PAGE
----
It’s the most wonderful time of the year for many college basketball fans, as March Madness approaches. In the next few days or weeks, you might see a something called a bracket printed out or being posted on social media. Over 60 million Americans fill out a bracket each year in hopes of predicting all 63 games and receiving $1 million every year for life.
So, what’s the big deal with these brackets, anyways? Let’s take a look at how they started and eventually became a phenomenon.
The very first bracket in a sports tournament came in 1851, at a chess tournament in London. London was hosting the Great Exhibition for British technology, and English chess master Howard Staunton set out to organize the world’s first international chess tournament. There was a field of 16 players, and Staunton needed to narrow the field down to one winner. So, he decided to make eight pairs, with the losers of each being eliminated from contention. Instead of seeding players to decide pairings (like the modern NCAA tournament), Staunton had each draw a random lot. Pictured below is what Staunton’s bracket looked like.
On the other hand, the first official NCAA bracket pool is thought to have started in a Staten Island bar. 88 people filled out brackets in the pool and paid $10 in a winner-take-all format. In 2006, in the same bar, 150,000 entered, and prize money went beyond $1.5 million. However, 1985 was the year that brackets really took off. The NCAA tournament suddenly expanded to 64 teams, the highest it had ever been. This gave underdog teams more of an opportunity, creating lots of excitement, upsets, and ultimately fueling the popularity of the brackets.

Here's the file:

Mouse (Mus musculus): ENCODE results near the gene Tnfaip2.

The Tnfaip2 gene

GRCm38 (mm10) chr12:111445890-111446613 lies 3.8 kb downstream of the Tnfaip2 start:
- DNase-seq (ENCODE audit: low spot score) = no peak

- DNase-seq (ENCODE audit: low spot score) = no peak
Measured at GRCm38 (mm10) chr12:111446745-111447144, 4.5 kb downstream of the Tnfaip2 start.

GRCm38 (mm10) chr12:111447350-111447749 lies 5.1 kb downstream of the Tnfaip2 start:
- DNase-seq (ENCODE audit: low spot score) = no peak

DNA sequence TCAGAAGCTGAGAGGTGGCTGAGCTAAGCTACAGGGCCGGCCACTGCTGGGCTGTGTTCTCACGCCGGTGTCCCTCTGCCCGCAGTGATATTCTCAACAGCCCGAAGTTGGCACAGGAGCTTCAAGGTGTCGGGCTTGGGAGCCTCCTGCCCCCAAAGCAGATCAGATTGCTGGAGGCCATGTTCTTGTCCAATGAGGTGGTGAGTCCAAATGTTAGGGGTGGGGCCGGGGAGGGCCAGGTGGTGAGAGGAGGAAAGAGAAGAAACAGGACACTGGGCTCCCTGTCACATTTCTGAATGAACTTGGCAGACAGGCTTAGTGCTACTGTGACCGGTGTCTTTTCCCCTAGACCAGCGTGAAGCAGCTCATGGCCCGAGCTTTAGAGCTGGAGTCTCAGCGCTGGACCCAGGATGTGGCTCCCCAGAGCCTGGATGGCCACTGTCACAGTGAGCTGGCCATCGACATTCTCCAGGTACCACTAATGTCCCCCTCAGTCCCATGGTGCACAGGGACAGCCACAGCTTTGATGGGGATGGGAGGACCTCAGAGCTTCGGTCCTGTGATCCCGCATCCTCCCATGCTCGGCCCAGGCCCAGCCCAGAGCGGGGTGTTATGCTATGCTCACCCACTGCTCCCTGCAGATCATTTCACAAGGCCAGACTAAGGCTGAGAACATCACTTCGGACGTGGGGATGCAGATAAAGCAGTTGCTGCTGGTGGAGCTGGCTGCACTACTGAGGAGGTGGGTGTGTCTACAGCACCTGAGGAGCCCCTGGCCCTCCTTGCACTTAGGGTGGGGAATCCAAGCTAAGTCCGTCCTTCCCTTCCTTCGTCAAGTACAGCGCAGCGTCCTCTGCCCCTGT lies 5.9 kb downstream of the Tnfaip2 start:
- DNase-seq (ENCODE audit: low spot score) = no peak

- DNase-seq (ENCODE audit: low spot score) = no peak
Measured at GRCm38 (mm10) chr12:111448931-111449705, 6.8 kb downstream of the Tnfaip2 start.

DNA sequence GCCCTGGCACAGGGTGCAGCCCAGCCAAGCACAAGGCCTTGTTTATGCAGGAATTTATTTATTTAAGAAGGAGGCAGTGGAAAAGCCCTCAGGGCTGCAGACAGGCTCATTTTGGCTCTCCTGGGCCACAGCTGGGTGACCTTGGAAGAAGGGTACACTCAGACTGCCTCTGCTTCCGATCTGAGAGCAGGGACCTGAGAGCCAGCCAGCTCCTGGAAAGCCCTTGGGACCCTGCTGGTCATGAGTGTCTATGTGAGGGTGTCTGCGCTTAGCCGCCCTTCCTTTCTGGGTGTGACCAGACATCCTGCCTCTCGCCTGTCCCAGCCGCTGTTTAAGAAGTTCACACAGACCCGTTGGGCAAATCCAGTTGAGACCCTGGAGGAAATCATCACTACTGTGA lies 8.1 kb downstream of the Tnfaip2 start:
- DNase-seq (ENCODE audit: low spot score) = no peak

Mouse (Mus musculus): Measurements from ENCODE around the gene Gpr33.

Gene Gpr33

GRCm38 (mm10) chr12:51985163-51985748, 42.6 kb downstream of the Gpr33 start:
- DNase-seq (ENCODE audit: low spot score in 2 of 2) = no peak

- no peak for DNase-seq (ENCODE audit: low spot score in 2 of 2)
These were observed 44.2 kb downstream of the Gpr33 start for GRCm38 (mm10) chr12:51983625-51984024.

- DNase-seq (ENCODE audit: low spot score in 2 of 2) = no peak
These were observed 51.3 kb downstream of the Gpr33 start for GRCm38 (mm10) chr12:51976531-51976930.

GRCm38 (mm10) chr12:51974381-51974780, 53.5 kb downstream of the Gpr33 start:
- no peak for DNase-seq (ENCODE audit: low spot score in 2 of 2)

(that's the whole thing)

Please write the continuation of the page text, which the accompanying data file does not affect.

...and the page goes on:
In the past 20 years, the NCAA has created an entire industry, from analysis websites to online courses designed to help people fill out the perfect bracket. Brackets have especially helped with marketing March Madness, and the term ‘bracket’ is basically synonymous with March Madness. Social media is filled with pictures of completed brackets, and dozens of commercials and ads are made reminding us to fill them out. Even Disney fans have put their own spin on them (pictured below.)
For as long as I can remember, I have completed a bracket. Growing up as a huge sports fan, even if I didn’t know each team competing in the tournament, it was fun to see how many games I could predict correctly. It also made me pay attention to the tournament more than usual if my favorite team wasn’t competing. Since the NCAA tournament first started, there has not been one person who has guessed each game correctly. Maybe that will change in the future, but for now, if you plan on filling out a bracket for March Madness this year, happy bracket-ing!